Tanzanian farmers reap big from food market in Nairobi

Wednesday June 19 2019

An onion trader at the new Taveta market close

An onion trader at the new Taveta market close to the Kenya-Tanzania border in April. Most of the traders get their supplies from Tanzania. PHOTO | FILE | NATION MEDIA GROUP  


ARUSHA. One might have easily attributed the long queues of trucks awaiting to enter Kenya at the Namanga border town last Tuesday to the cumbersome Customs procedures.

For some reason, they attracted the attention of a Tanzanian Cabinet minister who was on an official visit to the ever busy border town.

So she enquired why so many trucks were heading to Kenya, with no significant number lining up to enter Tanzania.

The border officials swiftly informed the Health minister, Ms Ummy Mwalimu, that they were loaded with maize and other foodstuff for the Kenyan market, where demand is high.

For the residents of Namanga, it is common to see trucks heading to Kenya loaded with fresh farm produce, while those entering Tanzania are filled with processed goods and merchandise.

Food from Tanzania easily finds its way into Kenya although the two East African Community states have not sorted out their trade disputes over confectioneries.


“There are virtually no restrictions, except those pertaining to the quality of the products,” said Mr Walter Maeda, chairman of the Arusha Chapter of the Tanzania Chamber of Commerce, Industry and Agriculture (TCCIA).

Tanzania also exports food to Kenya through the Holili/Taveta, Horohoro/Lunga Lunga and Tarakea/Loitokitok borders.

Mr Maeda said Tanzanian producers are driven by the good prices in Kenya due to the high demand for food.


He, however, lacks statistics because the cross-border food trade is largely informal.

The Arusha hotelier singled out onions among the leading commodities consistently exported to Kenya because, unlike maize, they are not affected by drought.

“Our onions are preferred by Kenyan traders, who pack them in Nairobi and export overseas,” he said.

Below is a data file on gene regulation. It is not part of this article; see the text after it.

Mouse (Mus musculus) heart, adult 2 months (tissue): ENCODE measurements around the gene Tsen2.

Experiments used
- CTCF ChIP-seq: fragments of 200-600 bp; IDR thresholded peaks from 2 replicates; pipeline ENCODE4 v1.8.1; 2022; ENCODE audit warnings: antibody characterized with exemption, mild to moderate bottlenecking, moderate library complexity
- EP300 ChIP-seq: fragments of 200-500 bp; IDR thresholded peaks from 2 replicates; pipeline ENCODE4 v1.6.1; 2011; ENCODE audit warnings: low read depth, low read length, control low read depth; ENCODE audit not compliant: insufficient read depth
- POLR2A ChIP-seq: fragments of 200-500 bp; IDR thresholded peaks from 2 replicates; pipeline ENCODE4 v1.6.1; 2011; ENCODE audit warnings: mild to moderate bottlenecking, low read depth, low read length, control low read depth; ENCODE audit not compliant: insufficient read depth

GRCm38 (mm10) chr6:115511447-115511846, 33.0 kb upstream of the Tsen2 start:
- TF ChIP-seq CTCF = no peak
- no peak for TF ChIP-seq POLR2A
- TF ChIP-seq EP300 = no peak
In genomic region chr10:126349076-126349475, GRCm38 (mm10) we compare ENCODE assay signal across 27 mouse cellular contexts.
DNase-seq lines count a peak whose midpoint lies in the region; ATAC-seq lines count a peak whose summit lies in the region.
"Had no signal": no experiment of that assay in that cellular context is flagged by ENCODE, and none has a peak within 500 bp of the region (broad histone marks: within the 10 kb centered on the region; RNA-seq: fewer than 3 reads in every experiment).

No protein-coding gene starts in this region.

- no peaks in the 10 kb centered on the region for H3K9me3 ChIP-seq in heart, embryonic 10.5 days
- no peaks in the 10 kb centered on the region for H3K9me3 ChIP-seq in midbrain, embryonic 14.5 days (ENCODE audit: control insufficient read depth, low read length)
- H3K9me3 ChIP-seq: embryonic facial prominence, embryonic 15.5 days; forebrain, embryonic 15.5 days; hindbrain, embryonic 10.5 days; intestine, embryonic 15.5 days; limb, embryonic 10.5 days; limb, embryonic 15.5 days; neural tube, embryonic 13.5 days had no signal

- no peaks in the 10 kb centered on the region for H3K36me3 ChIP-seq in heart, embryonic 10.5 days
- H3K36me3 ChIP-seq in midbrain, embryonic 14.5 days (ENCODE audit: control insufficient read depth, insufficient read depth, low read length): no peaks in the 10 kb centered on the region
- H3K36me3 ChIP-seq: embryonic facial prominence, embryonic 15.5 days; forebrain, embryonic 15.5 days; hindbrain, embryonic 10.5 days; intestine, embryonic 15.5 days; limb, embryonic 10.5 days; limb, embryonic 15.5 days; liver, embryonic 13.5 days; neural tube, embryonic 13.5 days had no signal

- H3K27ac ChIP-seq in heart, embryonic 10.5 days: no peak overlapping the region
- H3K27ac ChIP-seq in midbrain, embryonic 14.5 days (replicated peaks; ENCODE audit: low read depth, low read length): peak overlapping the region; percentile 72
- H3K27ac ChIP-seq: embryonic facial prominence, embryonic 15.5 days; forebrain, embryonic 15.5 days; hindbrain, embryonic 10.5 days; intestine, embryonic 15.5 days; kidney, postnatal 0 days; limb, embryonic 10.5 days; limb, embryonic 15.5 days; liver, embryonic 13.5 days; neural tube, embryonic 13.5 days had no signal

Most of the onions are grown in the remote irrigated fields of Mang’ola, about 200 kilometres west of Arusha. Due to the high demand and reliable market overseas, Kenyans have virtually taken over the farms through contract farming.

Under the arrangement, Kenyan investors hire farmers to grow onions and even supply inputs such as fertiliser.

At some point, this arrangement drew the ire of local politicians. But senior government officials urged farmers not to lose export opportunities for their surplus produce.


Recently, Agriculture minister Japhet Hasunga was quoted as saying that the country plans to export 100,000 tonnes of its surplus produce to Kenya, Rwanda, Burundi and Malawi.

The exports are assured because an assessment last December revealed that there were adequate stocks. About 3.2 million of the 16.8 million tonnes of food produced during the 2018/2019 season was surplus.

With the introduction of the one-stop border post in Namanga initiated by the EAC, business is now smooth, regulated but mostly in terms of quality.

The products undergo moisture content and radiation tests, although some exporters are bothered by the number of institutions that do the clearance.

Tanzania also exports livestock to Kenya, with about 300 head of cattle sold through the Namanga area alone every month.

“But there is little control over livestock exports. Most are driven across the official or unofficial border posts,” an official said.